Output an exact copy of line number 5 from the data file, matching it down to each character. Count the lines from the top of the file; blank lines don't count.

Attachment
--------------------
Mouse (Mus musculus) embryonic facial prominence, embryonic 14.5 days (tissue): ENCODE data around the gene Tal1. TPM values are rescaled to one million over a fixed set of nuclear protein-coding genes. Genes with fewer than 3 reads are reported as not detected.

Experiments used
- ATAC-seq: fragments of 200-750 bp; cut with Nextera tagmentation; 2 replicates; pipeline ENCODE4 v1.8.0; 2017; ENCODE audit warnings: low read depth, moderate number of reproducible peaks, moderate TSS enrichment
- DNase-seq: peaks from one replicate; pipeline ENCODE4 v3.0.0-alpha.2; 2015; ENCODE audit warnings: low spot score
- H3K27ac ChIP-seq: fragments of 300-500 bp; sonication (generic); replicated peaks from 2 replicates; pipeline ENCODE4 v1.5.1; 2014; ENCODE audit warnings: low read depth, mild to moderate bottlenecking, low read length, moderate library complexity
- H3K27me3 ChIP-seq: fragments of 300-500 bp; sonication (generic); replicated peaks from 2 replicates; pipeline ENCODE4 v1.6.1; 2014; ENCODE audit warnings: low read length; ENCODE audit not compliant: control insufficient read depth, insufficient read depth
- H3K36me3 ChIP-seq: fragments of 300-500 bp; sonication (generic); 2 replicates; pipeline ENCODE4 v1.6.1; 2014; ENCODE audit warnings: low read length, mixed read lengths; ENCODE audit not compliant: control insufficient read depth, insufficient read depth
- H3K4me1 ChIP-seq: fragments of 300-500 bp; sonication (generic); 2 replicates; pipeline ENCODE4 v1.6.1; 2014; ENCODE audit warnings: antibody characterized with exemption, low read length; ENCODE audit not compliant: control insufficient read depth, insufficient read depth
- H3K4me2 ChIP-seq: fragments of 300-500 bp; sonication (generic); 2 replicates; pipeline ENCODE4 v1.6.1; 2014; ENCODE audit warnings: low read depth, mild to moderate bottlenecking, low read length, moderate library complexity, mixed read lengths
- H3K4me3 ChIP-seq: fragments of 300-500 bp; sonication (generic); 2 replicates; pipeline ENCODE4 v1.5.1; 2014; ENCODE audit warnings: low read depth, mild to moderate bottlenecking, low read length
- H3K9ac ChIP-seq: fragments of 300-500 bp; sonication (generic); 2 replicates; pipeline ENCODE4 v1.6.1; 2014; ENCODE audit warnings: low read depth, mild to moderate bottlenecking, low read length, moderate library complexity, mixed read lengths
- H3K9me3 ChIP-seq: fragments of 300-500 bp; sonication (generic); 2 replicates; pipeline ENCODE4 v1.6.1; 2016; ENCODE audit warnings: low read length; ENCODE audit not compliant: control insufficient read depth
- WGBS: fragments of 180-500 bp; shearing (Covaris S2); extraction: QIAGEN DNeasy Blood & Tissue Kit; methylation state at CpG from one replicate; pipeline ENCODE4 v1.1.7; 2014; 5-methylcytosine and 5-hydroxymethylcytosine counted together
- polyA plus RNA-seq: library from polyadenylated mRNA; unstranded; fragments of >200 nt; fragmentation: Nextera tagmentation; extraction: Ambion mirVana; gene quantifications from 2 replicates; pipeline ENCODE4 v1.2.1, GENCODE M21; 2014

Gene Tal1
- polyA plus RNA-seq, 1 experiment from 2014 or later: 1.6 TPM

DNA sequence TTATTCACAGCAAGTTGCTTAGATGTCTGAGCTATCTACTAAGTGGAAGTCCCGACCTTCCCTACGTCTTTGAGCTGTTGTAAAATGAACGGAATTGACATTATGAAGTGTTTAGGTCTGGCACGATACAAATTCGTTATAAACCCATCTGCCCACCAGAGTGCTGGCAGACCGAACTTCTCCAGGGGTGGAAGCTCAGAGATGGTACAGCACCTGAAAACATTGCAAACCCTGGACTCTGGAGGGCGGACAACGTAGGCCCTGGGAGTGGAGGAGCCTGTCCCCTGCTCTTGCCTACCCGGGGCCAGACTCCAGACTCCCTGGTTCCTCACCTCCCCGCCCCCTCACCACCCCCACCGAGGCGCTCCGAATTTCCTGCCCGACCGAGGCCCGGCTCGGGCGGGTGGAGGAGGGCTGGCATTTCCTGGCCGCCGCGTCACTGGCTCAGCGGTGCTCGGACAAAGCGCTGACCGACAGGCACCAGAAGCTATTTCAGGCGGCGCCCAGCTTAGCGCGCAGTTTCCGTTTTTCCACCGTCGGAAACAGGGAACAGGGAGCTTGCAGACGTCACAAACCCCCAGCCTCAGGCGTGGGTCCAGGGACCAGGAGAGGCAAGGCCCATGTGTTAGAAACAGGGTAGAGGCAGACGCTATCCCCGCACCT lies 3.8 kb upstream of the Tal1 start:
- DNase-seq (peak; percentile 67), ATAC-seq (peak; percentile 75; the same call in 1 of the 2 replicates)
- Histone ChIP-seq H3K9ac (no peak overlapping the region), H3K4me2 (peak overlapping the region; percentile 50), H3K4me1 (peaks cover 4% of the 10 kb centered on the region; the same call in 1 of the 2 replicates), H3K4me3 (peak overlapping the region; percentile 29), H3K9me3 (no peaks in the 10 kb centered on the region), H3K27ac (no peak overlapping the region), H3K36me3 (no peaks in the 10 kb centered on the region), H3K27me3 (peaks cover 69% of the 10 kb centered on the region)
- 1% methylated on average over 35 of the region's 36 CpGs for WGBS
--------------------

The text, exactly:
- H3K27ac ChIP-seq: fragments of 300-500 bp; sonication (generic); replicated peaks from 2 replicates; pipeline ENCODE4 v1.5.1; 2014; ENCODE audit warnings: low read depth, mild to moderate bottlenecking, low read length, moderate library complexity